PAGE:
by Veronica Marks
HOLLYWOOD, CA – After Black Panther made $520 million in its first weekend, the film industry took note and started pre-production on dozens of films about panthers.
“For a very long time, Hollywood has believed that movies about panthers couldn’t perform well at the box office,” said Universal Pictures executive Timothy Anderson. “But this film has just blown those expectations out of the water.”
Black Panther, starring Chadwick Boseman, follows a panther who returns home to ascend to the throne. The film is directed by Ryan Coogler, who also directed Fruitvale Station, a movie about a station.
“What else about Black Panther could be the reason that it shattered dozens of box office records?” said George Ford, a Warner Bros. executive. “It’s revolutionary, really. Clearly the world wants to see more movies about panthers.”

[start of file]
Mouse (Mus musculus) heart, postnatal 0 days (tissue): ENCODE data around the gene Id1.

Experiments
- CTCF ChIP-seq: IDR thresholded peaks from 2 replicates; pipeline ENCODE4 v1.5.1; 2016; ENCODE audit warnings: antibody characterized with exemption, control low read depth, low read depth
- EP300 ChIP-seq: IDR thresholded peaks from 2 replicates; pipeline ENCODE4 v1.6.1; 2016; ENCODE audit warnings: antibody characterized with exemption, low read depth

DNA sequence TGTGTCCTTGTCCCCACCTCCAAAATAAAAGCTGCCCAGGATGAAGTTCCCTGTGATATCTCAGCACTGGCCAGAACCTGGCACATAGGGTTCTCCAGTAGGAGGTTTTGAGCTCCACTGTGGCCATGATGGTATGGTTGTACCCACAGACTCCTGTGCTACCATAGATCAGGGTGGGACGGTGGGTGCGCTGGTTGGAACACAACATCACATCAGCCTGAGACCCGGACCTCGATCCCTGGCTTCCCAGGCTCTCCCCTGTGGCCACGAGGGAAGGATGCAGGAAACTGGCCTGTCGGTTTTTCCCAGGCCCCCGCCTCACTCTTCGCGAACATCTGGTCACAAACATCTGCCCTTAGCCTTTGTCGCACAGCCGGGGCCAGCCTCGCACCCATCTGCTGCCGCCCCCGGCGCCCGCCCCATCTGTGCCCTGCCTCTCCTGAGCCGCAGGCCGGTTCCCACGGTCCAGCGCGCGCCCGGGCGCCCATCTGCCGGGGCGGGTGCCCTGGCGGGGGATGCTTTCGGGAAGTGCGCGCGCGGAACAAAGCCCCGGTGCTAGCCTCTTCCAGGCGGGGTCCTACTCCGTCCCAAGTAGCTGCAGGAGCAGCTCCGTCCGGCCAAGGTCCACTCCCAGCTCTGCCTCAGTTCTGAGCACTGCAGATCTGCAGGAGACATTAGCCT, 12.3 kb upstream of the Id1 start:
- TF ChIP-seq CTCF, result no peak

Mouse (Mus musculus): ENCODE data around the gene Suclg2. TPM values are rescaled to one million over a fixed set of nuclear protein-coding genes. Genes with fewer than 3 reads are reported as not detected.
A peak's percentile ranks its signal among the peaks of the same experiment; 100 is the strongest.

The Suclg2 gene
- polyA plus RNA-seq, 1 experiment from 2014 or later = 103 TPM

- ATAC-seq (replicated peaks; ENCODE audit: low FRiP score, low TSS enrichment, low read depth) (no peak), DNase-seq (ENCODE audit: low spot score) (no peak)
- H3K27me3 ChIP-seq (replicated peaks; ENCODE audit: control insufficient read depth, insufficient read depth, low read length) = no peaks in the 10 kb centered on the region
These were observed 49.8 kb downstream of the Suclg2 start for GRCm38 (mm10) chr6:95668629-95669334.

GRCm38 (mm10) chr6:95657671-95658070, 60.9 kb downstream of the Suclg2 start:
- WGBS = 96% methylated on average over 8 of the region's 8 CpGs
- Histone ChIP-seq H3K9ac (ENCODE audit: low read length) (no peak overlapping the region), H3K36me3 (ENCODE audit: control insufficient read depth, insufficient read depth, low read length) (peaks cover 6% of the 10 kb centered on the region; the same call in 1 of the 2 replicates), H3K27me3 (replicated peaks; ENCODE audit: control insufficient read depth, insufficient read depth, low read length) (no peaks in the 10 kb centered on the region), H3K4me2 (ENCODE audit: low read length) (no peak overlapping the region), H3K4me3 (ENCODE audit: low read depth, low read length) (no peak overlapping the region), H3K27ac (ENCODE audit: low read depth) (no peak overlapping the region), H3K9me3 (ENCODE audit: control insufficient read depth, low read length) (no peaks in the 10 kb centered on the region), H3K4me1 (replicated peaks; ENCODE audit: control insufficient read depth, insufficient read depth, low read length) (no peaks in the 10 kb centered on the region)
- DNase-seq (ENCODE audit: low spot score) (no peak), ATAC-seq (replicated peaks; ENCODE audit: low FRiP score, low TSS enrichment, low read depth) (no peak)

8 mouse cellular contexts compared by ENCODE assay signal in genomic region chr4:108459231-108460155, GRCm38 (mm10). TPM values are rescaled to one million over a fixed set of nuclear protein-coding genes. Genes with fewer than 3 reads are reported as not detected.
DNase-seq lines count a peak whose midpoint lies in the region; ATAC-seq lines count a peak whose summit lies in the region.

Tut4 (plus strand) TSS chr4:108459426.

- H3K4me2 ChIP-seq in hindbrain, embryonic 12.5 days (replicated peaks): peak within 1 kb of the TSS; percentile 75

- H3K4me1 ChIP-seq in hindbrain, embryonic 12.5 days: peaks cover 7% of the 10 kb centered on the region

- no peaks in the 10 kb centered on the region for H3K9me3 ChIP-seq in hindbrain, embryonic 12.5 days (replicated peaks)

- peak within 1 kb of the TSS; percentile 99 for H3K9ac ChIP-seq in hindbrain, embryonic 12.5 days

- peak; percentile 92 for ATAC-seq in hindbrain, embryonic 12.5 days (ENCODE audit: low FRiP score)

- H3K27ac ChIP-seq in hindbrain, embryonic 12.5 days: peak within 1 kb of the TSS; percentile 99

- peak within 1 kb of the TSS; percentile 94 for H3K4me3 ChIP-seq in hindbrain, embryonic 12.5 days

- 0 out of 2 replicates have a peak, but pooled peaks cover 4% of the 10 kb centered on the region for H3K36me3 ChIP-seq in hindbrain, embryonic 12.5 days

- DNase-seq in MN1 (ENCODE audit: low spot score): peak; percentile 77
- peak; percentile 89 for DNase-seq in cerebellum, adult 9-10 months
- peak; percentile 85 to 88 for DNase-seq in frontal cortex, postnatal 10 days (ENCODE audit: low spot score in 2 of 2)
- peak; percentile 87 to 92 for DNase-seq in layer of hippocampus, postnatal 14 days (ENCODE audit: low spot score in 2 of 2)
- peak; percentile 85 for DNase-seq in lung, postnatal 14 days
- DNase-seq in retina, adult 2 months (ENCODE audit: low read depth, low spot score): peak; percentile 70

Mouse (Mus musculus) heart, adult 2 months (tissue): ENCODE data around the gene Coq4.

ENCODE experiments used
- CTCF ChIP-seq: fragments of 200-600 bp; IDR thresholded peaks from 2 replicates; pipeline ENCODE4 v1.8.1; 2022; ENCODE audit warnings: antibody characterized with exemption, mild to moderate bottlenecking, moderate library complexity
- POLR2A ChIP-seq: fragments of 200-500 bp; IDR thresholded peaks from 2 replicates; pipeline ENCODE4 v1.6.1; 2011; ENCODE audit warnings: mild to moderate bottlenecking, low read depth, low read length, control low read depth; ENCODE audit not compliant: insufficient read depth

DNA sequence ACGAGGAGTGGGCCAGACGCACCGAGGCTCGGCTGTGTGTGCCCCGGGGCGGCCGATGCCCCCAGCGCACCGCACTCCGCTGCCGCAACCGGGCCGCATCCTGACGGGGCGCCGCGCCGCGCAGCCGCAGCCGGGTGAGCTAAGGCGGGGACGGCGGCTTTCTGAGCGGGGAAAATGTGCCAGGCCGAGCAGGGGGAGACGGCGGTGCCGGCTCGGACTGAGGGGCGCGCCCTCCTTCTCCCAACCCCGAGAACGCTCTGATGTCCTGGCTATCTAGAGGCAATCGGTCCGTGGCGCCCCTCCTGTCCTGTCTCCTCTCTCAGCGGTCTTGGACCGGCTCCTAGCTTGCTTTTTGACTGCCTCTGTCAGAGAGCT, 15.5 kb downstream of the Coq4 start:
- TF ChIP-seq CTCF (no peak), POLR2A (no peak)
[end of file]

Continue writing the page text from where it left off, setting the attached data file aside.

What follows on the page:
The film also stars Michael B. Jordan, Lupita Nyong’o, Martin Freeman, Daniel Kaluuya, Danai Gurira, Angela Bassett, and Forest Whitaker. While none of them play panthers, their characters are not as important as the main character, who is a panther.
Not all high-ranking members of the industry have been so welcoming of change. “Isn’t one movie about panthers enough?” asked Miramax executive Vincent Hollis. “You know, we can’t just make movies because they have panthers in them.”
However, many in Hollywood have seen the error of their ways. “We’ve been blind,” admitted Paramount executive Derrick Brown. “We’ve been making films about one type of person for too long. Specifically, the human type of person. We get the message audiences have been sending, loud and clear: the world’s been starved for panthers,” said Brown.
While the details of the new panther films have not yet been determined, insiders confirmed that panther horror films, panther buddy cop movies, and even panther-based romantic comedies are in the works. Experts like Reservoir Dogs director Quentin Tarantino, Pink Panther writer Shawn Levy, and Duck Soup star Groucho Marx’s hologram have already been attached to the projects.
This resounding support comes soon after the monumental success of Lady Bird, which proved that the industry needs more stories led by birds.